Rowan Wood's film The Boys is a cracking little drama from Australia, driven by some excellent performances and notable for an early appearance from David Wenham & Toni Collette on screen together before they hit it big over in the states.
This film is intense, taken as a slow burning drama it works incredibly well as a portrait of a working class Australian family tearing itself apart over the course of a single day. It culminates in an ending that leaves the viewer cold, featuring intertwined cut-scenes strewn throughout the film which show later consequences only serving to intensify the lack of resolution and bleakness present as the credits start to roll.
As a director Rowan Woods adds some nice touches though the main focus of the film is on developing the characters present. The opening sequences feature an almost surrealistic focus on an everyday Australian household setting and the objects within it, something quite unknown to me in the realms of film which sets a spooky tone to the minimalist soundtrack composed by The Necks. Grainy shots of the city at night between sequences further this, capturing perfectly the maudlin vibes I know so well.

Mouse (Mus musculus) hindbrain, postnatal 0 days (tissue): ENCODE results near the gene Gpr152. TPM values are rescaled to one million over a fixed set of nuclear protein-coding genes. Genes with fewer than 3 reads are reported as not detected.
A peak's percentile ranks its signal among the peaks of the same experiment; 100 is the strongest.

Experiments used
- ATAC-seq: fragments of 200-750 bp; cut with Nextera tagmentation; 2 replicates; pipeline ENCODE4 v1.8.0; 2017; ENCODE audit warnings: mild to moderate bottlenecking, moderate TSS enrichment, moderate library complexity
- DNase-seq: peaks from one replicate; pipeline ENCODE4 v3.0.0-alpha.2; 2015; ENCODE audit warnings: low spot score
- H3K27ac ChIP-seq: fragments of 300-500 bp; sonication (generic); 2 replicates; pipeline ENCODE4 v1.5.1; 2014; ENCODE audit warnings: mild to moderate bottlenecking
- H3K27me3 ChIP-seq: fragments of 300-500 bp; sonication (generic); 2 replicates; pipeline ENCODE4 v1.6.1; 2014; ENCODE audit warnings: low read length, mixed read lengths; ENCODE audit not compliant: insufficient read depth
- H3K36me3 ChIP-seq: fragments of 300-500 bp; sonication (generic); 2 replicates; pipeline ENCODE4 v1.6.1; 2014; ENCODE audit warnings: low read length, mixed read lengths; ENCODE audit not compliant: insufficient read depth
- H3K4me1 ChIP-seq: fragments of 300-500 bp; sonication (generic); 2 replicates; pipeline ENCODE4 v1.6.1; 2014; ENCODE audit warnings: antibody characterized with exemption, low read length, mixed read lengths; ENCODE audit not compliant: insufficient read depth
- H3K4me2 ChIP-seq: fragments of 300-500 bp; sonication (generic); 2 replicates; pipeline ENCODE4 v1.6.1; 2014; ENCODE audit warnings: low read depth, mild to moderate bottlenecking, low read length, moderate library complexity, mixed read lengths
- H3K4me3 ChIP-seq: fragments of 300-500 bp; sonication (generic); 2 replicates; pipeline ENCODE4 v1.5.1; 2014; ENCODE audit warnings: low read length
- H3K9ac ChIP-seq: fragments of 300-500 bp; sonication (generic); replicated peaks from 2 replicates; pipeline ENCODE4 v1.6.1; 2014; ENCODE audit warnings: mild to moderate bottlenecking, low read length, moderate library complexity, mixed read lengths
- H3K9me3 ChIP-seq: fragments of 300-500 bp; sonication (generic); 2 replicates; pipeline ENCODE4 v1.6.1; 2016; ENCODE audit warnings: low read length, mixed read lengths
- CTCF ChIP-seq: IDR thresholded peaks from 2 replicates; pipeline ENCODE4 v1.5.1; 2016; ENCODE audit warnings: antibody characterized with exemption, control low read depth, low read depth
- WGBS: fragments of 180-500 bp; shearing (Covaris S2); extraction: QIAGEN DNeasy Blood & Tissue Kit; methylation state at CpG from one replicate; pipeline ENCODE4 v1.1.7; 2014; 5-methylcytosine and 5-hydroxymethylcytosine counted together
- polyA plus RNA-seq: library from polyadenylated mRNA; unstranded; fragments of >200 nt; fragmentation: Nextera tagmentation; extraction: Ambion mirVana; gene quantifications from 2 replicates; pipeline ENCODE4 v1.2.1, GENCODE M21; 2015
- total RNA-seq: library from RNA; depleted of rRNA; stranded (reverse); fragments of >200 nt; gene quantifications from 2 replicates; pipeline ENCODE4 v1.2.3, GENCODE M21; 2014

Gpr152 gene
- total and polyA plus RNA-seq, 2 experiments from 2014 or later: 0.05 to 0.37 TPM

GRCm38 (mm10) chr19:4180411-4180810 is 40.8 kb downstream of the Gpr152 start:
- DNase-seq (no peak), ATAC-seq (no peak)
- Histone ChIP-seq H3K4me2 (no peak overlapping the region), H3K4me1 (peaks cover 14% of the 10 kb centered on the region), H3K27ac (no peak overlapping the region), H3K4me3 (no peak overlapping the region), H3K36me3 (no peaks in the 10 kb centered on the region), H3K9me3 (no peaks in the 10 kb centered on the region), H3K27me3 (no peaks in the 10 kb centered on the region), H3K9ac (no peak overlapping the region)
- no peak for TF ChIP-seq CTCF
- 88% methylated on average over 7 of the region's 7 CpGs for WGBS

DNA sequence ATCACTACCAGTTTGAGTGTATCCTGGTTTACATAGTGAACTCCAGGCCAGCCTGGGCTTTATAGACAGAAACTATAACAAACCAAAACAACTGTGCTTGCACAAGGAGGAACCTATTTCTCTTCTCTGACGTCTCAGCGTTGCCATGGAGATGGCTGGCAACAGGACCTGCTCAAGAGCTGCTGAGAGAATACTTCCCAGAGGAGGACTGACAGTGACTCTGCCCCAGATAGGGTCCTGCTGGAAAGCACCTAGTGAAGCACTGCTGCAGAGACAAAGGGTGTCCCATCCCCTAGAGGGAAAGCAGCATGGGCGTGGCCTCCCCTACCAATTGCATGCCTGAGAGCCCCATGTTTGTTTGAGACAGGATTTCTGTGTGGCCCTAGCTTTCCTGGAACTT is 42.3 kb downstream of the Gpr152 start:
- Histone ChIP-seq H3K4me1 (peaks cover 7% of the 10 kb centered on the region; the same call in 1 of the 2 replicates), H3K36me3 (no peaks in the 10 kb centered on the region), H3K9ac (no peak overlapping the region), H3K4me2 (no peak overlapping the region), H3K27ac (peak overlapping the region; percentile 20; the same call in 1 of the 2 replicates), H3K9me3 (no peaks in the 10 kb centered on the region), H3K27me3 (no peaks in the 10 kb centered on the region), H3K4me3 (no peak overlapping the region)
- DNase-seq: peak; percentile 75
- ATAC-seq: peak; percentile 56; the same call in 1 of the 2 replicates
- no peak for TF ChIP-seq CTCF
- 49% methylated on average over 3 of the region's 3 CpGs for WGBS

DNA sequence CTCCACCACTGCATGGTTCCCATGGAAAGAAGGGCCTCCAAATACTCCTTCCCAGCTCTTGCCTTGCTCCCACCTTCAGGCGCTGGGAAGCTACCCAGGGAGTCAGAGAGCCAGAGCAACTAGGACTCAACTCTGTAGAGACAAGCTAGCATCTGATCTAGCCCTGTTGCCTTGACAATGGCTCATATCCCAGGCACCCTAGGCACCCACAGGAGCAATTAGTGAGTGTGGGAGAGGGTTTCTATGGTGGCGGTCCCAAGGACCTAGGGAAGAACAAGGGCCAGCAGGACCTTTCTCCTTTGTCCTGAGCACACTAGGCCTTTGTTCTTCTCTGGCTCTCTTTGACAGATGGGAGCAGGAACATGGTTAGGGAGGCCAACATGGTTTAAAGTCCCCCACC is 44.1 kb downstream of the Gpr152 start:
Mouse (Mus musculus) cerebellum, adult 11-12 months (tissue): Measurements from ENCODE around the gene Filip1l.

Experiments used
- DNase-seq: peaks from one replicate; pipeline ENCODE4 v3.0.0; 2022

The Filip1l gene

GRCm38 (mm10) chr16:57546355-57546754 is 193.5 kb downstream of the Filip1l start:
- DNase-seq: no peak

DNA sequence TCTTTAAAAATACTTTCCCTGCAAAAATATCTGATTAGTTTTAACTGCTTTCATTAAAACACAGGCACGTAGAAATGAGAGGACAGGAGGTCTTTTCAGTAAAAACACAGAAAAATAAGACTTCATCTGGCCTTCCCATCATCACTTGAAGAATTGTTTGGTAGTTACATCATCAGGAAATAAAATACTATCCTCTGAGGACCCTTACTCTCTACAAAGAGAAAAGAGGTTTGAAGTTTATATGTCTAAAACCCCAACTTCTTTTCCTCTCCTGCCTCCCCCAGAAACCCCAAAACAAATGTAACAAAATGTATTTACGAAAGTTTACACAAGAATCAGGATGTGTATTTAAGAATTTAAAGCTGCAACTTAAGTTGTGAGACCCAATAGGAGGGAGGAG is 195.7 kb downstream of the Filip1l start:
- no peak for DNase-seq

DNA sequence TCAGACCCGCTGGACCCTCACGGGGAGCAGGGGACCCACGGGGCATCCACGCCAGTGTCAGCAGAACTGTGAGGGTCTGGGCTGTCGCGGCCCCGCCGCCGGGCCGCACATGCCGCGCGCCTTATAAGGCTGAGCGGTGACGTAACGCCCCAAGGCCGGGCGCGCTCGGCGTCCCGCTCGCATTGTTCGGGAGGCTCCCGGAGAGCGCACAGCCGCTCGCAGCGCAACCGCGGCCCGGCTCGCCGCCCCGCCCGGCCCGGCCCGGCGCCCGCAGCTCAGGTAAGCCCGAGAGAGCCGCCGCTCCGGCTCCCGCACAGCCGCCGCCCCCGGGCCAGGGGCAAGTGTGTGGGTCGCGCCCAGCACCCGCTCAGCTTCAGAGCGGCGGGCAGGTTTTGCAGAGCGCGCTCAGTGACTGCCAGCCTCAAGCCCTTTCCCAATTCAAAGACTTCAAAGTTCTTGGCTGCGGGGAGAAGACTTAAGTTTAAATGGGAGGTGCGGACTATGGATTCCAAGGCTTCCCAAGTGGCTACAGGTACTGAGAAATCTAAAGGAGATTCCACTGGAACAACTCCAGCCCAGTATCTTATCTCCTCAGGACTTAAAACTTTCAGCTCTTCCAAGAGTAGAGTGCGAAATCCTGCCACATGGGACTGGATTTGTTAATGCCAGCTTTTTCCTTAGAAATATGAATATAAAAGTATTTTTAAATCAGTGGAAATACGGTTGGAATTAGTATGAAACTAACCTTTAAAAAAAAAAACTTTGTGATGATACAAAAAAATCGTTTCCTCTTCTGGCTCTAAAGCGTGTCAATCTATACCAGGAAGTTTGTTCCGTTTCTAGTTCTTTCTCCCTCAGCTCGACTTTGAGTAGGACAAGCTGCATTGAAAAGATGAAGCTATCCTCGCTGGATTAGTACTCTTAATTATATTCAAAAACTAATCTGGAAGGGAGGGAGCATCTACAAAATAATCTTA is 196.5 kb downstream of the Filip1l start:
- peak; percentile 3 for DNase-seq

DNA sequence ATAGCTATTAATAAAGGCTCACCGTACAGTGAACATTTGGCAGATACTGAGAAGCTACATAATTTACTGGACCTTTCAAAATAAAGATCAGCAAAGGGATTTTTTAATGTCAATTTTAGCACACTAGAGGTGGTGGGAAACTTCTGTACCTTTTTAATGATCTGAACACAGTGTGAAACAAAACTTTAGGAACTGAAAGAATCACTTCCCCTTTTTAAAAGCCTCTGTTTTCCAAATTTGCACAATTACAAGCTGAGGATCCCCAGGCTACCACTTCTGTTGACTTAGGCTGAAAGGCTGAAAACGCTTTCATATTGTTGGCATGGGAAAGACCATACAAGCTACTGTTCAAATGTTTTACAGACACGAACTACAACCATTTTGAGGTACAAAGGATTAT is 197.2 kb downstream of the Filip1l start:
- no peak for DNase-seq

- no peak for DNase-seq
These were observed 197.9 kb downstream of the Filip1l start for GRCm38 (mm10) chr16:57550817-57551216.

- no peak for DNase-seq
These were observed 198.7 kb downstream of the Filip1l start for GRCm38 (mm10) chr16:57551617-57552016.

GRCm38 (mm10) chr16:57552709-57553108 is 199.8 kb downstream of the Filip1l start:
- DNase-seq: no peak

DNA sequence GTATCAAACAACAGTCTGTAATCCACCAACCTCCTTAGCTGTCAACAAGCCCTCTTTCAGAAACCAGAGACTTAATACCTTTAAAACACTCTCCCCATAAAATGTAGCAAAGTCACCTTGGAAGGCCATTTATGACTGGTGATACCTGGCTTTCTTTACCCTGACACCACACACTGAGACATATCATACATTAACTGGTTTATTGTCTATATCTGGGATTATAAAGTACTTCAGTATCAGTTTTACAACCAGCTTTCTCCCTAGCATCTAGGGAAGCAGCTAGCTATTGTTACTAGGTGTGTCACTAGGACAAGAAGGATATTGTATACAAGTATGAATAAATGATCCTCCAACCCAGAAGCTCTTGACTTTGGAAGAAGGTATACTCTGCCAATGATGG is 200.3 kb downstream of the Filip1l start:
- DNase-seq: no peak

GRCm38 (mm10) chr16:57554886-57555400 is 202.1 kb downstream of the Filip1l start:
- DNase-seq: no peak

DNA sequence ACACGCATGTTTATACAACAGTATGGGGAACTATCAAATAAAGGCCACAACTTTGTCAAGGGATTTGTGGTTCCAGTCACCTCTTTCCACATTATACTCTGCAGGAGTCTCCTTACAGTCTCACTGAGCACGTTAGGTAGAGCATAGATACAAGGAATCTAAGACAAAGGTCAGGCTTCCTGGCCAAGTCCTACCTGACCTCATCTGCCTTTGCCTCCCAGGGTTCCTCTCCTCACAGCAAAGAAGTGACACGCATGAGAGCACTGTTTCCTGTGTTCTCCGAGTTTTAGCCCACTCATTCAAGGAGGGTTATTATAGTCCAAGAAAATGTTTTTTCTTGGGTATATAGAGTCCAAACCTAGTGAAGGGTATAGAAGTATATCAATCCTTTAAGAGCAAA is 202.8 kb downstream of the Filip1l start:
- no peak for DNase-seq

The Boys is a very well made film, one of the most accomplished dramas to have come out of Australia. Being born on these shores personally and having known people who live like this it becomes all the more relevant. It is bleak but despite this there is an uneasy humor throughout, the plight of the ultimately pathetic characters striking an ambiguity where you don't know whether to laugh or feel disturbed.
This is life... is it not?
Crime / Drama
Crime / Drama
Brett Sprague is a violent and psychopathic man, who is released on parole after serving a sentence for assault. As he returns to his family house and we watch him and his brothers, Stevie and Glenn, for the next 24 hours, it becomes clear this day will not end well. —Anonymous
Uploaded By: FREEMAN
July 21, 2021 at 09:41 AM